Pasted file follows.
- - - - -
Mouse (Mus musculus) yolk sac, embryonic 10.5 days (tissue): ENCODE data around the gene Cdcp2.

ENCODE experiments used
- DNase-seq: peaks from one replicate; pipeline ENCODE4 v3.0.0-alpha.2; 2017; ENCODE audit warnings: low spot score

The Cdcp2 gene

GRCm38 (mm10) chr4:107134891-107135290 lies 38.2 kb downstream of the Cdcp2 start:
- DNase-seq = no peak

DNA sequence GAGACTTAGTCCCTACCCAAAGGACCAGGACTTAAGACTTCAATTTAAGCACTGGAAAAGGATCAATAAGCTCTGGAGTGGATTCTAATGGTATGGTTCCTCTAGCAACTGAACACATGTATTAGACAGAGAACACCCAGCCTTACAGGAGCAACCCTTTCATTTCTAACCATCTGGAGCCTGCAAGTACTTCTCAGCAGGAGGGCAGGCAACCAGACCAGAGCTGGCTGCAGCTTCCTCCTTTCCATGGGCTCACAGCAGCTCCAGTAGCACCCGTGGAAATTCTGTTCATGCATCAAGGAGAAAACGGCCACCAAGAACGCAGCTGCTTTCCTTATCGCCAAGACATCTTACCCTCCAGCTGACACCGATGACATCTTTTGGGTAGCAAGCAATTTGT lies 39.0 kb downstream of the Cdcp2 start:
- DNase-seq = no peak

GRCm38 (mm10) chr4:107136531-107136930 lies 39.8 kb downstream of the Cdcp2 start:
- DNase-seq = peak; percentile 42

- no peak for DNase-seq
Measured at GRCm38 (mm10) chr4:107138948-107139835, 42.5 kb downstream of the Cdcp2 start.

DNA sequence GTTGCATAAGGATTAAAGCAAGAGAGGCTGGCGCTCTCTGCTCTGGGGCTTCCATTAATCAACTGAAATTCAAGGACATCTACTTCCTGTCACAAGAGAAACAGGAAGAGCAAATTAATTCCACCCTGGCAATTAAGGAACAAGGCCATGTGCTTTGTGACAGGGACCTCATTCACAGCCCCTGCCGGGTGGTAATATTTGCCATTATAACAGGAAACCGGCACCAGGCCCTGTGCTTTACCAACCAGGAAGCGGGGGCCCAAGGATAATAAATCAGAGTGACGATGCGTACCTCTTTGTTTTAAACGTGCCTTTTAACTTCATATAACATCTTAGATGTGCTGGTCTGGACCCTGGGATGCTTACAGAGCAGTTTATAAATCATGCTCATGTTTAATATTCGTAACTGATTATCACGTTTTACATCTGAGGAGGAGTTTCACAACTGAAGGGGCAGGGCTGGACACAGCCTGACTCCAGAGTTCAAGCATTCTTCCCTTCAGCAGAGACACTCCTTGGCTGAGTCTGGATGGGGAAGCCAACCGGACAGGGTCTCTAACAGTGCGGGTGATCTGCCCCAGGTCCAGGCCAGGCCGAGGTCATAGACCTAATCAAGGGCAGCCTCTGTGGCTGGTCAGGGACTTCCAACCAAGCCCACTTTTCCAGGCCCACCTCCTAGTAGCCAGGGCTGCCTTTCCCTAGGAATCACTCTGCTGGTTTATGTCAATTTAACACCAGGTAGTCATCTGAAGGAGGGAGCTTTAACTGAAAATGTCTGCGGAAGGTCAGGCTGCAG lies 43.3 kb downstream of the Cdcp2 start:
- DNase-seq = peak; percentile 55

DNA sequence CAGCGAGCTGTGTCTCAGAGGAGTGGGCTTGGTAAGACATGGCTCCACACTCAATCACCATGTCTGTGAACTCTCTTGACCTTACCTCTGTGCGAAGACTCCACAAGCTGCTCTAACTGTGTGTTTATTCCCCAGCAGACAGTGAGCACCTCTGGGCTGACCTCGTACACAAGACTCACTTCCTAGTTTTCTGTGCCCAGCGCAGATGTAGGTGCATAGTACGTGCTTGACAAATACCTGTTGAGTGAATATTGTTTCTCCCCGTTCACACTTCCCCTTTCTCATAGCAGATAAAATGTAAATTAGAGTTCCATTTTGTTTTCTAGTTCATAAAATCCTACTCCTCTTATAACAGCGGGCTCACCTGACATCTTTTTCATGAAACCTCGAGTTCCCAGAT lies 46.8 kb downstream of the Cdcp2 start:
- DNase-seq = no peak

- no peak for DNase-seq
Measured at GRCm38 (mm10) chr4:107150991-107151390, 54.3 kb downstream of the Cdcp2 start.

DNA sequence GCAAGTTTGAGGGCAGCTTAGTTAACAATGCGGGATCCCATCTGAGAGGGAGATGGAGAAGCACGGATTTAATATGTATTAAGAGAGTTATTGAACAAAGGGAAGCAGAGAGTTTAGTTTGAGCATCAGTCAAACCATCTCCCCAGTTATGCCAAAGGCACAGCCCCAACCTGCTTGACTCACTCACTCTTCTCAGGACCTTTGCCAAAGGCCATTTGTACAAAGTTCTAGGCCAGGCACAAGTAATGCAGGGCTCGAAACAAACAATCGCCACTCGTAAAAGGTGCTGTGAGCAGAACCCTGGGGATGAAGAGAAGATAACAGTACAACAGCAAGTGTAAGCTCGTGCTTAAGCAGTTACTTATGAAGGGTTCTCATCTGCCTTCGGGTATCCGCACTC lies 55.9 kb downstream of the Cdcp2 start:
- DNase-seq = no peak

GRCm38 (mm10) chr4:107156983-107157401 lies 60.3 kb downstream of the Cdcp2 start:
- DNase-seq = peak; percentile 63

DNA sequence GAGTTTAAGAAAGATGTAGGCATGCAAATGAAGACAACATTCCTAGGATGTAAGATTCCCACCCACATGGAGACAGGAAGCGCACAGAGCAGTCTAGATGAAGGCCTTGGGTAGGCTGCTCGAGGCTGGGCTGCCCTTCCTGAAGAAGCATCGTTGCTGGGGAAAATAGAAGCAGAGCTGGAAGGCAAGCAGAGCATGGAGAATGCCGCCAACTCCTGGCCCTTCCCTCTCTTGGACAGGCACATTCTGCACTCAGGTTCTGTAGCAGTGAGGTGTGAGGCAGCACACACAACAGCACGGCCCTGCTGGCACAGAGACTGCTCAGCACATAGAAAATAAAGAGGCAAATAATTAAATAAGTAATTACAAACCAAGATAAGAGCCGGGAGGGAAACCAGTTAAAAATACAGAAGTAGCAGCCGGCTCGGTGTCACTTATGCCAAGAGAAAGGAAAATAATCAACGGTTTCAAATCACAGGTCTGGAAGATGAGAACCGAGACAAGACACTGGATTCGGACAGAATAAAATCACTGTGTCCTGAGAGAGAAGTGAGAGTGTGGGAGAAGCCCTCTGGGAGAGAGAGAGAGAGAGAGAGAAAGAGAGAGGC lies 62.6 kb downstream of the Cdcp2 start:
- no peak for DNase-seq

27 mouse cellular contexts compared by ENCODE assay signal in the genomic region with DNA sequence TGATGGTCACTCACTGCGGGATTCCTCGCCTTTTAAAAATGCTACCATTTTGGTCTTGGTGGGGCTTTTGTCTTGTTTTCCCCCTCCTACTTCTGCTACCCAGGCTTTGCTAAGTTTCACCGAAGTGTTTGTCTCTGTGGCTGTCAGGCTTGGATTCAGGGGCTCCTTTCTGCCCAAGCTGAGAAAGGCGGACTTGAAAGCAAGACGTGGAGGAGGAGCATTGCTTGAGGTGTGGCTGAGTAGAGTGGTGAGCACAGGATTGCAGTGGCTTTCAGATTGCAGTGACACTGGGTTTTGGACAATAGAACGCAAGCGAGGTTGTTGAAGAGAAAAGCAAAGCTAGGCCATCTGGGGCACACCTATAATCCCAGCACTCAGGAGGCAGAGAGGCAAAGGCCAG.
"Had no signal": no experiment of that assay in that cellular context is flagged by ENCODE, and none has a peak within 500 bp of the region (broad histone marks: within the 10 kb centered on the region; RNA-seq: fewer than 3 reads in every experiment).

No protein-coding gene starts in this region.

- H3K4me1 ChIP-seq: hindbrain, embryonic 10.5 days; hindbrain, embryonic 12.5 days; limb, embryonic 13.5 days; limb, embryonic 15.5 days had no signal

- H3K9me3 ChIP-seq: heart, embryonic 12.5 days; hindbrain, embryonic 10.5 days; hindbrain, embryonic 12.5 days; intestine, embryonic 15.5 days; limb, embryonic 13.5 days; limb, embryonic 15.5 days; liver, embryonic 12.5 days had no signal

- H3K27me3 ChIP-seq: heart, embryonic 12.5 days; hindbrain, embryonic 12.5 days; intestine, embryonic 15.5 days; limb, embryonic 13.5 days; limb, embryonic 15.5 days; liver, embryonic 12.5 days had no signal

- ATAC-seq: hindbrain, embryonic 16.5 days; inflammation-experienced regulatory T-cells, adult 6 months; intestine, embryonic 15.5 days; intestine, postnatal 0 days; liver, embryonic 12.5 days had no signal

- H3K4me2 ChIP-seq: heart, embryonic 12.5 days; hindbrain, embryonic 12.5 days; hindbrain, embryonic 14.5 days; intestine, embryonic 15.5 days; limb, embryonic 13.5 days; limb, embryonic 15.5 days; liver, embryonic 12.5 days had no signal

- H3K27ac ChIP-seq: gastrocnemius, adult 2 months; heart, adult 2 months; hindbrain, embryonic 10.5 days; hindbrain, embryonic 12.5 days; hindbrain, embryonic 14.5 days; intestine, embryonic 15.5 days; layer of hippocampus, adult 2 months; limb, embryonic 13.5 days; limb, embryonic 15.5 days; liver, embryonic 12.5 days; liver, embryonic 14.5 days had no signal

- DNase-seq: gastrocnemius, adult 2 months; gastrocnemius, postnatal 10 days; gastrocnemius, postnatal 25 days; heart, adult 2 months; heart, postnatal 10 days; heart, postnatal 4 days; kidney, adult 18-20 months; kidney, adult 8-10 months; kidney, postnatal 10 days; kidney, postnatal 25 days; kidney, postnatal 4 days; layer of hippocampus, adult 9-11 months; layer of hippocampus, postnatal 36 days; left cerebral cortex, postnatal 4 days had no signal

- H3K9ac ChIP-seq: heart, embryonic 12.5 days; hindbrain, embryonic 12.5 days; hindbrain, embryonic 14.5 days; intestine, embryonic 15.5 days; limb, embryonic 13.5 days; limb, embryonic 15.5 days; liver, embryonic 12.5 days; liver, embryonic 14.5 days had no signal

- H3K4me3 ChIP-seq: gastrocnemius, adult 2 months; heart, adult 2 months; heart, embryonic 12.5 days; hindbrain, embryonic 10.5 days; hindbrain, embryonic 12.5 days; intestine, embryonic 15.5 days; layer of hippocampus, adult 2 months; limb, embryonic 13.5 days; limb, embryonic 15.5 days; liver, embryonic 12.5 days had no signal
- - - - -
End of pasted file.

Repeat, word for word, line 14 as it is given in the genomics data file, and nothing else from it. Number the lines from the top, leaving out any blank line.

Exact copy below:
- DNase-seq = peak; percentile 55